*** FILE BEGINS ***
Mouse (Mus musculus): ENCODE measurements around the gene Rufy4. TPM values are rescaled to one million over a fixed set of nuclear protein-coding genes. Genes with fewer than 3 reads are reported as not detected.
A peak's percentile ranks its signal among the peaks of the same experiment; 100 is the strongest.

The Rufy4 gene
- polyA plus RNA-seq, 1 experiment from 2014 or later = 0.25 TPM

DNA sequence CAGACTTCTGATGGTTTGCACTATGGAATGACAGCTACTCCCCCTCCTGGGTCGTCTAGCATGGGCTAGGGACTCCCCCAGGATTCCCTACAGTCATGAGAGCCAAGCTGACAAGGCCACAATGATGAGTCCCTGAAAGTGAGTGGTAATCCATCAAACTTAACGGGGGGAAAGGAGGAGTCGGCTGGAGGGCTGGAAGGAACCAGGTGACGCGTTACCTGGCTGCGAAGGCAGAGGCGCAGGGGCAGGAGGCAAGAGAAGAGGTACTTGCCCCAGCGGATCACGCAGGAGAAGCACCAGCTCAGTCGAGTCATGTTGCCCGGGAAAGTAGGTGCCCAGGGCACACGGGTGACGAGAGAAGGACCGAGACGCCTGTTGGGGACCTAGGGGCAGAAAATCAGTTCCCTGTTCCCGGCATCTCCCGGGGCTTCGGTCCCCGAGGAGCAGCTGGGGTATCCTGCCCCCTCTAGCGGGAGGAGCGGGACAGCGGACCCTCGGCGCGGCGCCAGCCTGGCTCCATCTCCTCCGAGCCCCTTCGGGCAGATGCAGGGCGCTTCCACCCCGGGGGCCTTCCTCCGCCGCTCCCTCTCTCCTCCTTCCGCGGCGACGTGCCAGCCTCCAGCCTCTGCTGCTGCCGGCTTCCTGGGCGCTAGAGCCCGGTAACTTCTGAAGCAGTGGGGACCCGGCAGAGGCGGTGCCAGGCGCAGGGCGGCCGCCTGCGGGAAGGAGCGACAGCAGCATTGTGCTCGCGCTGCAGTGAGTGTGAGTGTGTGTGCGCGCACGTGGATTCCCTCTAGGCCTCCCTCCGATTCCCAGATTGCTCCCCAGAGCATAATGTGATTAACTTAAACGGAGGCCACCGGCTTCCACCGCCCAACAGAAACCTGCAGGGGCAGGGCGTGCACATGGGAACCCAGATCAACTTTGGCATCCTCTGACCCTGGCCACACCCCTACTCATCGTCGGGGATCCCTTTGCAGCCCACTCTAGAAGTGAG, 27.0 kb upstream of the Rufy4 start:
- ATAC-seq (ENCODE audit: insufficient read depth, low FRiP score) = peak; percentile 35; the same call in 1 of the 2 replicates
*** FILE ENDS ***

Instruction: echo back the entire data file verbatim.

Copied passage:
Mouse (Mus musculus): ENCODE measurements around the gene Rufy4. TPM values are rescaled to one million over a fixed set of nuclear protein-coding genes. Genes with fewer than 3 reads are reported as not detected.
A peak's percentile ranks its signal among the peaks of the same experiment; 100 is the strongest.

The Rufy4 gene
- polyA plus RNA-seq, 1 experiment from 2014 or later = 0.25 TPM

DNA sequence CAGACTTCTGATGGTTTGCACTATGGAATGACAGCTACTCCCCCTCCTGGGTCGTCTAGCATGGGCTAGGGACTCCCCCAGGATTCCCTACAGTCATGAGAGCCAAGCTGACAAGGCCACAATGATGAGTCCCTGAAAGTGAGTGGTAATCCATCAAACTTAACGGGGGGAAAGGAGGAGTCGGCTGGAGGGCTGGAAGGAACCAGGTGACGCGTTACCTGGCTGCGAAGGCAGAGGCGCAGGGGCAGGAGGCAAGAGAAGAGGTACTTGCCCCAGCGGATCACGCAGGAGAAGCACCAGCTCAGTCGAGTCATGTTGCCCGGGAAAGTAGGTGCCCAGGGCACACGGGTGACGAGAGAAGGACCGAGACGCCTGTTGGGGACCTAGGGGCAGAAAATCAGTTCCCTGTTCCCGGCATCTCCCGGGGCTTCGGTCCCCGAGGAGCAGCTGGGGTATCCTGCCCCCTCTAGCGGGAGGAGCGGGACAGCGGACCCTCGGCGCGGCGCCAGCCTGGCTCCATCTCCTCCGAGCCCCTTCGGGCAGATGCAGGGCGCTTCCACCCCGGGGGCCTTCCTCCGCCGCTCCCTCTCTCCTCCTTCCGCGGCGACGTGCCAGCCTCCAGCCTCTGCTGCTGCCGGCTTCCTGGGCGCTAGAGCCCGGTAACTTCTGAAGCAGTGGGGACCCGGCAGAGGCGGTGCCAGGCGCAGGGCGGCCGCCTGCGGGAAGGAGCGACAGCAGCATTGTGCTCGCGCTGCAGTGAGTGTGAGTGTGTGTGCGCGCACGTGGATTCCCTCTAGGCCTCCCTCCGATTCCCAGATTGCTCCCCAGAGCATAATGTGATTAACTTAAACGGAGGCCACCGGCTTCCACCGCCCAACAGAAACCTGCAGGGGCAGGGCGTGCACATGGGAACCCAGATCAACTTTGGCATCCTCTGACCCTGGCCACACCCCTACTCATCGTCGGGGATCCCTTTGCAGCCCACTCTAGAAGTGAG, 27.0 kb upstream of the Rufy4 start:
- ATAC-seq (ENCODE audit: insufficient read depth, low FRiP score) = peak; percentile 35; the same call in 1 of the 2 replicates